But financial crisis at Taiwanese container carrier unlikely to lead to a repeat of last year’s Hanjin supply chain catastrophe, analysts say
After years of losses, Taiwanese container shipping line Yang Ming yesterday suspended trading in its stocks on the Taiwanese stock exchange until 4 May, to enable it to reduce its equity capital by more than 50%.
The drastic step follows the January announcement that the Taiwanese line was pursuing a number of strategies including seeking government and private investment in a bid to recapitalise after losing more than $650 million in less than two years.
Nilesh Tiwary and Rahul Kapoor, Singapore-based analysts at Drewry, told Lloyd’s Loading List earlier today that Yang Ming’s stock trading suspension was unlikely to herald a repeat of last year’s Hanjin Shipping bankruptcy, which left global supply chains in disarray.
“We do not think this will have any knock-on effects in terms of services,” they said. “Also, on the eve of the new alliances’ network kick-off on 1 April, members of The Alliance – Hapag-Lloyd, K Line, MOL, NYK and Yang Ming – announced that they will create an independent trust fund to safeguard cargo in the event of any member lines going the same way as Hanjin.
“We do not think counter parties should be worried at this stage as we expect the Taiwanese government to intervene and bail out Yang Ming.”
Yang Ming released few details yesterday, but the rationale behind its capital reduction is to make up for its heavy previous losses. In 2016, Yang Ming lost $492 million, a result Lars Jensen, chief executive and partner at SeaIntelligence Consulting, described as “very negative”. By contrast, he pointed out that Maersk Line lost $384m and CMA CGM lost $452m over the same period but “CMA CGM is almost four times larger than Yang Ming in terms of capacity and Maersk Line is almost six times larger”.
Jensen told Lloyd’s Loading List earlier today that Yang Ming’s stock trading suspension “appears to be a move to secure some room to manoeuvre while restructuring the finances”.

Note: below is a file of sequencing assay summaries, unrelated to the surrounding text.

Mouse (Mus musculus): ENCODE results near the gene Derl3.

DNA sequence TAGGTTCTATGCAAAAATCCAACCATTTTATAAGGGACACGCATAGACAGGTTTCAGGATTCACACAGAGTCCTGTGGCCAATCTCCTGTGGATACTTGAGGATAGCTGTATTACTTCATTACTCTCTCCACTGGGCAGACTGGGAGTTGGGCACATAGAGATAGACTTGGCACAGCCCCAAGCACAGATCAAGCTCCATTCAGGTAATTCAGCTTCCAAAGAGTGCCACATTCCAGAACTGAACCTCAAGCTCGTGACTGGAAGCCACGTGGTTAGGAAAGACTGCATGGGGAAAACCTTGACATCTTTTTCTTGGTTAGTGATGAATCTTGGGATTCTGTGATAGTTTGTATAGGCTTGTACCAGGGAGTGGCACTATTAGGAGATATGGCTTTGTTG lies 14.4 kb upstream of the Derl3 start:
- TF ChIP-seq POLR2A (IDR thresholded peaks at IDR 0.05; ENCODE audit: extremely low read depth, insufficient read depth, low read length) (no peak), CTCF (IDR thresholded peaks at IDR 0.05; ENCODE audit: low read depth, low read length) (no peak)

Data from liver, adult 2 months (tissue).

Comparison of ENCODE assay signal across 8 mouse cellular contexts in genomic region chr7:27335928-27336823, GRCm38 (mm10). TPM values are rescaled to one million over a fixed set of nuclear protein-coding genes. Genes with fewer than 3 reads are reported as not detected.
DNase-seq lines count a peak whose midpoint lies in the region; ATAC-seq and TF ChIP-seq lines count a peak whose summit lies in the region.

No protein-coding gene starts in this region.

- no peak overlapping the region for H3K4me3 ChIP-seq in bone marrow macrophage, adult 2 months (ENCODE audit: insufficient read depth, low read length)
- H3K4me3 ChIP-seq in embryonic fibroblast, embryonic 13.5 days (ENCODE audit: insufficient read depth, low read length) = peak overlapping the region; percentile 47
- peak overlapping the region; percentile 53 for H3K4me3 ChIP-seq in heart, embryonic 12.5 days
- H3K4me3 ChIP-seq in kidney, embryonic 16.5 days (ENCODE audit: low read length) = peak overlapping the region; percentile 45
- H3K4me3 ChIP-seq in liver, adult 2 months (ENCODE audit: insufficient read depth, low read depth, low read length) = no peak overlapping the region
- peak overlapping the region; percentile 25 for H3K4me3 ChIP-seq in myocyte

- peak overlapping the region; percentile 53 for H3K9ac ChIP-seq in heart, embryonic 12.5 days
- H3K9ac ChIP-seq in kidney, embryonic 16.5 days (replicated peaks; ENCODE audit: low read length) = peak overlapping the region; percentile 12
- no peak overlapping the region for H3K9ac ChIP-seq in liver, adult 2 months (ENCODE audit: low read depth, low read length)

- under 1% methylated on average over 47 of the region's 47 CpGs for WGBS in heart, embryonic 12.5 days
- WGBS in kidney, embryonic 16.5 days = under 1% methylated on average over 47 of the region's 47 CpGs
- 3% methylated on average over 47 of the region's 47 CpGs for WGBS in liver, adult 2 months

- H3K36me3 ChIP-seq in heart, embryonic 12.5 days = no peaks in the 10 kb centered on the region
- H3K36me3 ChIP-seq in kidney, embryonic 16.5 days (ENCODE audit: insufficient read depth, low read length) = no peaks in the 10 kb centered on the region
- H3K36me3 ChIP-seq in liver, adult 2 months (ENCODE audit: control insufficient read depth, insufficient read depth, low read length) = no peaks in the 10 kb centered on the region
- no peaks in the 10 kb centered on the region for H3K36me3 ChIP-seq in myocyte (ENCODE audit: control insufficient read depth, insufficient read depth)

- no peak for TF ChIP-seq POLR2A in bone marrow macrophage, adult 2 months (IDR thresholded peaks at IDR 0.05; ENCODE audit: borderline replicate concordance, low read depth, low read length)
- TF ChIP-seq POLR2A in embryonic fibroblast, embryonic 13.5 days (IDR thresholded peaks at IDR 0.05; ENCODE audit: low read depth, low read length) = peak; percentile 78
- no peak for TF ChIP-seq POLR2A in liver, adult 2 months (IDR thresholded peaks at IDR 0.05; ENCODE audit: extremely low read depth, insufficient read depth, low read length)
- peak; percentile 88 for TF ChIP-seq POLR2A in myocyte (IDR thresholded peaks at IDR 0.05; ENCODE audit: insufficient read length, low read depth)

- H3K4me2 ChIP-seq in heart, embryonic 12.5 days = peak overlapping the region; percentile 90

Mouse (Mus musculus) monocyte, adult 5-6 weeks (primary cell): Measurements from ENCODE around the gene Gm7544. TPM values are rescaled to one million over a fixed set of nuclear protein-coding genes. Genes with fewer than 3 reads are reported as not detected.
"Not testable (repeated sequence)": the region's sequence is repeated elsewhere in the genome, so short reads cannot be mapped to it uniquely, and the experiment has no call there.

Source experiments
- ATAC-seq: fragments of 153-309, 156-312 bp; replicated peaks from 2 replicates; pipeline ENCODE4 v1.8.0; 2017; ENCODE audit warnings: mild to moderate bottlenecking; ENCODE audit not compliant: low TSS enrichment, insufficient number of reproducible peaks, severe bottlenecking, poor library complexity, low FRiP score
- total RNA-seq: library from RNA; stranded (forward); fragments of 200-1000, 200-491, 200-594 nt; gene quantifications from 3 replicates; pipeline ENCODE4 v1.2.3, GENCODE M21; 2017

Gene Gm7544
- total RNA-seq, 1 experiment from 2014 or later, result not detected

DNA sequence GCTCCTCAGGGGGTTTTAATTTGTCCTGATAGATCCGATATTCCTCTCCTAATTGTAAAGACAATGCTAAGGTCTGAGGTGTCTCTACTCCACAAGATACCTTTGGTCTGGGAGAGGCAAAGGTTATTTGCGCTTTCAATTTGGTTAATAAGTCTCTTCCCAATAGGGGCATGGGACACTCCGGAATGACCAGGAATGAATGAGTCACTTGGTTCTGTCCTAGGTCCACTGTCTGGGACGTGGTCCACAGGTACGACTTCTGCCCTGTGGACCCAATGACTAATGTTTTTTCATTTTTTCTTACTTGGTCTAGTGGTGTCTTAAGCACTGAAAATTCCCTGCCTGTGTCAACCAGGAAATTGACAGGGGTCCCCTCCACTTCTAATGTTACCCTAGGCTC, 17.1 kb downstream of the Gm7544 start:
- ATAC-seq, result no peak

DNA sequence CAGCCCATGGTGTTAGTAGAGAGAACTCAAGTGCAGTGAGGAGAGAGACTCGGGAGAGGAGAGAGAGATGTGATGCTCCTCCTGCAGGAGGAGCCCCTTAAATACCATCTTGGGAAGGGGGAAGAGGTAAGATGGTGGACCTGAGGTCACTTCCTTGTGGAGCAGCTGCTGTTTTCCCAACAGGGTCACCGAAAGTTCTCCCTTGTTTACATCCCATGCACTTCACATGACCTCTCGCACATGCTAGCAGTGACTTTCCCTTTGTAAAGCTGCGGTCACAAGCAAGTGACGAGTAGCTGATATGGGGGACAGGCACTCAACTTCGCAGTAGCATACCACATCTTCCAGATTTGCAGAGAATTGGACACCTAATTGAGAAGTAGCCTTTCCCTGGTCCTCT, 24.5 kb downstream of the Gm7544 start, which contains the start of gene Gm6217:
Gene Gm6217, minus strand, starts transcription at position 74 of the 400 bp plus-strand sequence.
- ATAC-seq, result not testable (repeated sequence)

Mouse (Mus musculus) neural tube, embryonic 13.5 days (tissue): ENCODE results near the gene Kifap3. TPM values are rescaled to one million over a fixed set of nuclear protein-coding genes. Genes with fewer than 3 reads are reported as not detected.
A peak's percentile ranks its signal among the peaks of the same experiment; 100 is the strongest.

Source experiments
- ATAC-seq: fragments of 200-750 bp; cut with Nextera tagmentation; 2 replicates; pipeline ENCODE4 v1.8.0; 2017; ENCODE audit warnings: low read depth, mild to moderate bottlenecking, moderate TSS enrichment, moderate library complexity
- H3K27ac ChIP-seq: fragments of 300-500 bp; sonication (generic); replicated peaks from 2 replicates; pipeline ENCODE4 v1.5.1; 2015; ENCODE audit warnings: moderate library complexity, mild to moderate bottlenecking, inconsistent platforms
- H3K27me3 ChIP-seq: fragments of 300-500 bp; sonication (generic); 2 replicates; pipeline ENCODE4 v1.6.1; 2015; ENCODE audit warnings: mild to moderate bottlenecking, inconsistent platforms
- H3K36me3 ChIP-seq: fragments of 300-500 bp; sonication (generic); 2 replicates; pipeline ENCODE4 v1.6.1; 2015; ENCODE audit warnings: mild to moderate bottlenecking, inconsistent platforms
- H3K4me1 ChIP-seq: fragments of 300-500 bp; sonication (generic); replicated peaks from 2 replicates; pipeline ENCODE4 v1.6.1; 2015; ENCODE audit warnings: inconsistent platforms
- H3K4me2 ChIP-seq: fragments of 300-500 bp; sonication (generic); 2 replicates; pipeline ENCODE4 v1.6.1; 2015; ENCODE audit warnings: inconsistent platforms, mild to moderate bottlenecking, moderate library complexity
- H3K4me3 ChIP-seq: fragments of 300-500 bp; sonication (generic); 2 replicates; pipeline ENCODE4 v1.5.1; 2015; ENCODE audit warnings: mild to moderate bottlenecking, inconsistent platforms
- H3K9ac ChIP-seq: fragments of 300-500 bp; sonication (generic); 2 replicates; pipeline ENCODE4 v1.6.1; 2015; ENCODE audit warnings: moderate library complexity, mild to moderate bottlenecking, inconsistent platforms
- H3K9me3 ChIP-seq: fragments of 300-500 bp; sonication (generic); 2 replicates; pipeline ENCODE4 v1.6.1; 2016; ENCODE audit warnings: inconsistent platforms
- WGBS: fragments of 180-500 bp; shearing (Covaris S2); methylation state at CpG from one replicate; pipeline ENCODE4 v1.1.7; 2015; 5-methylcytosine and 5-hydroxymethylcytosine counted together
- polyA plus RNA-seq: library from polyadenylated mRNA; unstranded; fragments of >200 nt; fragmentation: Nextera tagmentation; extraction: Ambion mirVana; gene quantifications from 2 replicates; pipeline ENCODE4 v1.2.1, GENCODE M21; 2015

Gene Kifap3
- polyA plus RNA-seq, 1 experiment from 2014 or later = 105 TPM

He said previous indications from the Taiwanese government strongly suggested they would not let one of their main lines falter. “Furthermore, they have likely learned from the Hanjin debacle in 2016 that allowing a main carrier to falter in an uncontrolled manner is the worst outcome for all involved, and hence will likely endeavour to avoid any such outcome,” he added.
Earlier this year, Drewry declared Yang Ming the most leveraged container operator in its coverage universe after Yang Ming had issued an advisory reiterating its financial recovery plan backed by a government $1.9 billion assistance programme, and its intention to raise $54 million through a privately placed rights issue with six Taiwanese investors, including the state-owned National Development Fund of Taiwan, thereby increasing the government’s share from 33% to around 37%.
“The move was aided by cost optimisation measures including a drastic cut in wages; it slashed the pay of its senior executives by 50% and the salary of its line managers by up to 30%,” said a Drewry Maritime Financial Research note issued this morning.
However, despite taking such drastic steps, Yang Ming’s balance sheet remained “worrisome” at the end of FY16, according to Drewry, which said subsequent stock price gains had not reflected the company’s true fundamentals.
Drewry said that in its view, and despite the current capital reduction and the government’s bailout package of US$1.9 billion, which was targeted towards rescuing the entire local industry and not just YMM, the latest measures would likely be insufficient unless YMM could raise more equity.
“Despite a better outlook for freight rates in FY17, we believe high cost structure coupled with debt burden will keep YMM in the red in 2017,” said the analyst. “Profitability can only be restored by a meaningful restructuring driven by asset sales, debt restructuring, and a large fresh capital infusion.”
Source: Lloyd list